Midway Congregational Church

Reverend Snelson was not able to absorb the Medway Presbyterian Church into his Congregational church. As soon as the court case was decided against him, he started making plans for another church organization.


He asked members of other churches in the area to meet with him and his followers in Liberty County to establish the “Congregational Church of Midway.” which they called a direct successor to Midway Church. Representatives of churches in Savannah, Belmont, Ogeechee, and Woodville, Georgia. arrived by train on the morning of July 27, 1874.


Reverend Snelson and some of his followers met the visitors at Station No. 3 (McIntosh), and escorted them to the Hutchinson Baptist Church a short distance away. They were there met by the main body of Reverend Snelson’s followers.


Reverend Snelson outlines for the visitors. plans he and his followers had made for the church organization. A coun­cil was then appointed by the group with Reverend Aaron Rowe, pastor of the Congregational Church of Savannah. as moderator. and Reverend James Porter. assistant pastor of the same church, as scribe.


After due consultation, the council voted to recognize the church. It then proceeded with a religious ceremony, during which members of other religious denominations present performed certain functions. There was an invocation by Reverend Paul Laury, pastor of the Methodist Episcopal Church of Savannah, an opening prayer by Reverend George Francis of the same church, and the reading of a hymn by Reverend Frank Keaton, pastor of the Second Baptist Church of Savannah.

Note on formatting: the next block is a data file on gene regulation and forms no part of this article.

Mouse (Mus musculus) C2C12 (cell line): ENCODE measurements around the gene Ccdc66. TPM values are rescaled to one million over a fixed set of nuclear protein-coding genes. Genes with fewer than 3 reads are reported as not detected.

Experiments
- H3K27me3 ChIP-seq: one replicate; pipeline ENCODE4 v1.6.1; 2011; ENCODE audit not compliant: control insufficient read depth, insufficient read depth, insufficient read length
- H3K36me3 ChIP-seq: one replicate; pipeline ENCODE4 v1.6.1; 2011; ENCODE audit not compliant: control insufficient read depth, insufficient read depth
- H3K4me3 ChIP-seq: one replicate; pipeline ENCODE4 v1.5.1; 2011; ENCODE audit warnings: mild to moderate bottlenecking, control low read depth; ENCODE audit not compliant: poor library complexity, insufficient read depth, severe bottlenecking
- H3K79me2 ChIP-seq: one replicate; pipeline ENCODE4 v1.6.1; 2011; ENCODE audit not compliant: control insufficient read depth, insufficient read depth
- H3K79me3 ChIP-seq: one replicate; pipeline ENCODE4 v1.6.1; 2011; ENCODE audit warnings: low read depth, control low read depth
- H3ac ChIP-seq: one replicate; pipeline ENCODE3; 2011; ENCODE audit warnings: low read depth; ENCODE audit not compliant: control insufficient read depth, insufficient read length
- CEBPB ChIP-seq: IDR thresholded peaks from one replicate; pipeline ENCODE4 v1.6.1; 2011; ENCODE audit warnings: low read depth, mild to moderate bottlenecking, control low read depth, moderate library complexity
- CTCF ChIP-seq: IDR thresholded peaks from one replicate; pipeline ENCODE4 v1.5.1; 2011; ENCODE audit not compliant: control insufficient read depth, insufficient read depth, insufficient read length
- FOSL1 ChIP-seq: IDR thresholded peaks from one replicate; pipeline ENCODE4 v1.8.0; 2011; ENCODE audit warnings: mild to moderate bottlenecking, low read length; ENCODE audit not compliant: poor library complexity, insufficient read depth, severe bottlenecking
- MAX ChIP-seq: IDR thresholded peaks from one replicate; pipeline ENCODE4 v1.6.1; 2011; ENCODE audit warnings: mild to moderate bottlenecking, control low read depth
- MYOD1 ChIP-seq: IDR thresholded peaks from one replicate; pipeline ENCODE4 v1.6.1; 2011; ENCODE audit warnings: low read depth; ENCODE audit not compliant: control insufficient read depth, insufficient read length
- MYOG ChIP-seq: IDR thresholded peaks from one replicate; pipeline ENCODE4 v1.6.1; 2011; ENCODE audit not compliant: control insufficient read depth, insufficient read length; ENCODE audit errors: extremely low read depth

After a sermon by Reverend Rowe and a welcome address by Reverend Porter, officers and congregation of the new church formed a line outside the church building, and the council extended to them the right hand of Christian Fellow­ship. The outside activity was necessary, because the church building would not hold all of the people present that day.


Members of the church worshipped in a brush arbor for years until they could raise funds with which to construct a church building. The house of worship has been known as the Congregational Church of Midway, the Grove Congre­gational Church, and today is the Midway Congregational Church (United Church of Christ). It was an integral part of Dorchester Academy from the time it was established until Dorchester Academy ceased to exist near the beginning of World War II.